Winter 2018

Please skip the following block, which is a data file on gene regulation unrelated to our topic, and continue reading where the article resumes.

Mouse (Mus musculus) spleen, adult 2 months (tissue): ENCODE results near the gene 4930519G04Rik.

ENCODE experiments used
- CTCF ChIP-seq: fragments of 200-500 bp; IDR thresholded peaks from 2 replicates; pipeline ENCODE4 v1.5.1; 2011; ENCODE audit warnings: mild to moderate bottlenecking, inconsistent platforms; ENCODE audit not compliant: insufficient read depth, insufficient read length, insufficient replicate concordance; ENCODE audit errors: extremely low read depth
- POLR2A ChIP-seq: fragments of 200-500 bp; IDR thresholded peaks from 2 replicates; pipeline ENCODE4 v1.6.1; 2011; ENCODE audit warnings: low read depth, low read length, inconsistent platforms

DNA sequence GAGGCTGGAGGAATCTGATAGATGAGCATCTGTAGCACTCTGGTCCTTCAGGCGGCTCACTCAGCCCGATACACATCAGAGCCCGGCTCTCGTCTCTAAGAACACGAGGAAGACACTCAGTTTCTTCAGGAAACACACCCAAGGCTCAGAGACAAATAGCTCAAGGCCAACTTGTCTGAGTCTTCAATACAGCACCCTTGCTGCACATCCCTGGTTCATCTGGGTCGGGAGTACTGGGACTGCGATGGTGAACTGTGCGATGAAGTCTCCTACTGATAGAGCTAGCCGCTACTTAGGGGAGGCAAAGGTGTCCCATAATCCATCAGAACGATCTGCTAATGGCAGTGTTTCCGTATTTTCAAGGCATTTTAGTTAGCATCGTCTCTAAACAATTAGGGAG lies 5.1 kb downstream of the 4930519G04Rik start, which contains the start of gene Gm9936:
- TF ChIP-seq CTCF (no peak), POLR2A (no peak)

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I knew it was coming. We all did. Pancreatic cancer spares no one, not even the princes among us. Yet even when I heard RJ Harper had been placed in hospice care, my emotions were muted. Fourteen months after the diagnosis, I was still in denial, refusing to believe that a man with so much life-force could ever be taken from us. But on Nov. 8, Harper died, at the age of 61. Thirteen days later, I attended his cele- bration of life behind the 18th green at Pebble Beach Golf Links, the course where he had presided for more than three decades as a beloved figure who came to embody all that is good at America's greatest course. The ceremony began with hundreds of his former Pebble Beach Co. co-workers gathered at the famous tree in the middle of the 18th fairway. They were led by a bagpiper toward a stage with seating near the green. The mournful notes of the bagpipe, the crashing of the waves, the solemn faces of that army of RJ supporters —well, that was when my tears flowed. RJ was once my boss, when I was a cart boy during my college summers, but he had always been my friend. Funny thing is, everyone in the golf world called him a friend, too. That was the magic of the man. Before his death I talked to a number of people in the game about RJ and their raves offer a glimpse of his impor- tance to a place where he began as a $5-per-hour mar- shal and worked his way up to a senior management position. "He's part of the persona of Pebble, the culture of Pebble and the feel of Pebble because he's always been there and been so visible," said former PGA Tour com- missioner Tim Finchem. "RJ is an institution. He's Mr. Pebble Beach." Hall of Famer Johnny Miller, a resident of Pacific Grove, added, "A guy like RJ could have had any job in golf, but his heart has always been here. It's not a job to him; it's a love affair. So because of that he does the job so well. I've been around this game for a little while and I've never seen anyone who is as good as RJ at making people feel special, feel welcome, making them happy." Saying goodbye to RJ is not the only reason there have been heavy hearts in the Northern California golf community. We lost another adored, charismatic figure in October with the passing of Chris Thomas, at the age of 54. He was the longtime executive director of the local chapter of the PGA of America, and Chris used that position to champion junior golf, the women's game, water conservation and many worthy initiatives. As good as he was at his job, it was the per- sonal connection that made Chris so popular. "He led with a smile," says friend and colleague Frank LaRosa. "You were immediately attracted to this guy because he just had an aura. Chris was a star quarterback in high school; he was the homecoming king; he just had something special about him. That positive, can-do attitude is part of what made him such a good leader. He knew what drove people, what excited people, what fulfilled people, and he found a way to help them succeed, which is why the NCPGA was such a success." Chris did the unheard of: While serving as executive director, he went through the PGA's exhaustive pro- fessional golf management program. That's how deep his commitment was to the organization. Chris de- lighted in friendly money games at El Macero Country Club, and his arrival at the course was always an event. "You heard him before you saw him," says LaRosa. "Hey Danny, how the hell are you? Doc, you got a game? George, you're looking good, did you lose some weight? He had an amazing ability to connect with people." Ultimately, that is the legacy of these two towering individuals. RJ spearheaded the new practice facility at Pebble Beach, and Chris birthed The Langley Pro- Am, the wildly successful fundraising event that pays tribute to former Cypress Point head pro Jim Langley. Each man is responsible for many more accomplish- ments that will live on, but that's not really what matters. They were good people, with big hearts. They touched a lot of lives, and every day they made the world a little bit of a better place. For all of us who are feeling melan- choly about the void left behind, RJ offered some wise words, as always. Before his death, he said to me, "Why would anyone feel sorry for me? I've spent the last 32 years in the greatest place in the world, doing what I love. I've had a helluva life." So did Chris. They will both be missed, dearly. Alan Shipnuck is a senior writer for Sports Illustrated. His introduction to golf came as a cart boy at Pebble Beach Golf Links. He lives in Carmel. 18 WINTER 2018 | NCGA.ORG O N T H E B E A T Remembering Two Princes Among Us BY ALAN SHIPNUCK

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